Rejection

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Related to Chronic rejection: Acute Rejection

rejection

[ri′jek·shən]
(immunology)
Destruction of a graft by the immune system of the recipient.
McGraw-Hill Dictionary of Scientific & Technical Terms, 6E, Copyright © 2003 by The McGraw-Hill Companies, Inc.

What does it mean when you dream about a rejection?

Rejection in a dream may suggest that there are feelings or situations the dreamer wants to be rid of.

The Dream Encyclopedia, Second Edition © 2009 Visible Ink Press®. All rights reserved.
References in periodicals archive ?
Diffuse parenchymal abnormalities include acute tubular necrosis, hyperacute rejection, acute rejection, chronic rejection, and drug-induced nephrotoxicity.
Ischemia-reperfusion injury is also associated with acute and chronic rejections (20).
Chronic rejection is a major factor affecting long-term survival of the transplanted organs, and the transplant vasculopathy is the typical manifestation.
While 50%-75% of small bowel transplantation patients experience acute rejection, chronic rejection occurs in approximately 15% of patients.
Impact of acute rejection on development of chronic rejection in pediatric renal transplant recipients.
Chronic rejection was considered when there was bile duct atrophy, paucity or foam cell obliterative arteriopathy.
Chronic rejection after lung transplantation is considerably more common than most other solid organ transplants.
Among these 3 (43 percent) patients were found to have chronic allograft nephropathy, 1 (14 percent) had Acute Cellular Rejection, 1 (14 percent) had combined acute cellular and chronic rejection and 2 (29 percent) patients were found to have no rejection in our study.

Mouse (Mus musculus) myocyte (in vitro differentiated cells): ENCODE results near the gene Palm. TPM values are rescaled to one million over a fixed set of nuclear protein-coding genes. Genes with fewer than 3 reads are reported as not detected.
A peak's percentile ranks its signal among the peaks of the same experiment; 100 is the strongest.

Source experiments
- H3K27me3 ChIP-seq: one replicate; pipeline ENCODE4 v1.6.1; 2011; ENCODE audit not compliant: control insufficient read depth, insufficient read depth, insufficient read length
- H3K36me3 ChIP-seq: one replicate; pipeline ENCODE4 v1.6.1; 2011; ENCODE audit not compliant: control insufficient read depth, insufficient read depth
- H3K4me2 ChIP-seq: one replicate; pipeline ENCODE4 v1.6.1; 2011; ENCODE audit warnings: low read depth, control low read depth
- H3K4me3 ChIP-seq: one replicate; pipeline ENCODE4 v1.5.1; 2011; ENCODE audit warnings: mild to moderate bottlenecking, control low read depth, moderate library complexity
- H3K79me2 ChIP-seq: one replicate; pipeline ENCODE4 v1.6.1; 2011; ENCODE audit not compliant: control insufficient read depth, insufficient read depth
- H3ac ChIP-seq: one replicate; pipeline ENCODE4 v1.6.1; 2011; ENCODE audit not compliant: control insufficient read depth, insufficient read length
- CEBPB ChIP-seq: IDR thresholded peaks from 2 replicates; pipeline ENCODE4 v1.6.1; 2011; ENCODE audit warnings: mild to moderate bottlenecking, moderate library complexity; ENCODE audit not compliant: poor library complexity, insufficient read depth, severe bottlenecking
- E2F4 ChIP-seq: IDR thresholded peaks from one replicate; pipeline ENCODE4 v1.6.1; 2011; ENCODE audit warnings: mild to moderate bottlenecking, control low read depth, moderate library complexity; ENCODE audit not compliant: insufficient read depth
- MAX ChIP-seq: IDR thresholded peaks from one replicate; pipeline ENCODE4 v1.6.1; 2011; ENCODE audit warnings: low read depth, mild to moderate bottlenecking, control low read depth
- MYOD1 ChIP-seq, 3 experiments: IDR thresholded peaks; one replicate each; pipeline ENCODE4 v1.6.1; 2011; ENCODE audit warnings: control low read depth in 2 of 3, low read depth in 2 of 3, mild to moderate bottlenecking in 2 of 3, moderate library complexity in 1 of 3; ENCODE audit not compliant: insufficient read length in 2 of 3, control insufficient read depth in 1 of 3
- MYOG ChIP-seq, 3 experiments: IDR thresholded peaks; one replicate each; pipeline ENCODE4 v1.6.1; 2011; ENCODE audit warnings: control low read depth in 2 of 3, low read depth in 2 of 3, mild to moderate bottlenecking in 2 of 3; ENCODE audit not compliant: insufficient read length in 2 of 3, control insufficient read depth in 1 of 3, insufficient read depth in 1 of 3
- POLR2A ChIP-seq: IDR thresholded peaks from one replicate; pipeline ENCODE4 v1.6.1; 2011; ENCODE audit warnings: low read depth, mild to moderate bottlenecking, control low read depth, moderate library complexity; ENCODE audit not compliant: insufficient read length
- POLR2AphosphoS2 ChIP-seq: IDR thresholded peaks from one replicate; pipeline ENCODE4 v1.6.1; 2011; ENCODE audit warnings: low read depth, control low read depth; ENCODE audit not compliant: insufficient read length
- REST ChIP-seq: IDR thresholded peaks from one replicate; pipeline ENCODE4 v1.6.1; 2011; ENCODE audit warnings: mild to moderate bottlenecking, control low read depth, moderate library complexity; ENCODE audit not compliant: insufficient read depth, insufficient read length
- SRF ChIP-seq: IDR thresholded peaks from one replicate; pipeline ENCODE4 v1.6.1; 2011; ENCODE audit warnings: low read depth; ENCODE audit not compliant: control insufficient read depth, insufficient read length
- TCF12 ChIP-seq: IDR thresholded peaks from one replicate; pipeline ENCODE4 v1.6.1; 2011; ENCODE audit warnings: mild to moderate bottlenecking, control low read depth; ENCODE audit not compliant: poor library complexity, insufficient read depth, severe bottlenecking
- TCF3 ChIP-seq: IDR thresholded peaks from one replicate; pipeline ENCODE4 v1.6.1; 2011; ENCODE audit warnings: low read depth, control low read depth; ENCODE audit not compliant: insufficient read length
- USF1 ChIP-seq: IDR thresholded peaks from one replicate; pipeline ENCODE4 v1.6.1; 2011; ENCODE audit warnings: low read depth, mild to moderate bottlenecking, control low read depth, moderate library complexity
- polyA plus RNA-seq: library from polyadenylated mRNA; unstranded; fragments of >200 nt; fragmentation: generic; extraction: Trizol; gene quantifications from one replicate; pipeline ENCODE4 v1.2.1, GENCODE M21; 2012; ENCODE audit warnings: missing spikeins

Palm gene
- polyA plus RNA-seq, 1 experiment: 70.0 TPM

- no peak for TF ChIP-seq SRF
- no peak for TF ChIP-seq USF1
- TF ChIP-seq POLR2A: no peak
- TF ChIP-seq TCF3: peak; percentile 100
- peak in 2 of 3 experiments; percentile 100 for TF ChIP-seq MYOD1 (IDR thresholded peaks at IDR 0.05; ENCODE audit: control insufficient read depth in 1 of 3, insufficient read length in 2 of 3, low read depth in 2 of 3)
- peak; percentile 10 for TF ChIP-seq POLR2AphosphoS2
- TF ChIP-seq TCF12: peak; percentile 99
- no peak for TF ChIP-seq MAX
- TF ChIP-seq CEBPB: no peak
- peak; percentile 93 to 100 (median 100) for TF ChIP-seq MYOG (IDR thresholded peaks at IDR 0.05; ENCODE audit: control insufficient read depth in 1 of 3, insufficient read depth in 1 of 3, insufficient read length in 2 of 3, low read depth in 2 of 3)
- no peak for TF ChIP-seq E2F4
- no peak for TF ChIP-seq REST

Organ transplantation is the treatment of choice for end-stage renal failure, but it carries a high burden of cost to both the patient and the healthcare system because patients require lifelong immune suppression to prevent acute and chronic rejection.
This surgery must be performed according to the indications as follows: (1) ipsilateral re-transplantation (including multiple renal transplantation); (2) too short allograft ureter (including long or multi-segment ureteral strictures or complete ureteral necrosis); (3) patient with native urinary malformation (including vesicoureteral reflux and orthotopic or heterotopic diversion); (4) patient without preexisting allograft ureteral necrosis following allograft nephrectomy; and (5) patient without acute or chronic rejection. No need of further pelvic dissection for exposure of the bladder and avoidance of vesicoureteral reflux were advantages of this surgery.
Sepsis accounts for about 10-30%, acute rejection 10-20% and chronic rejection 5%.

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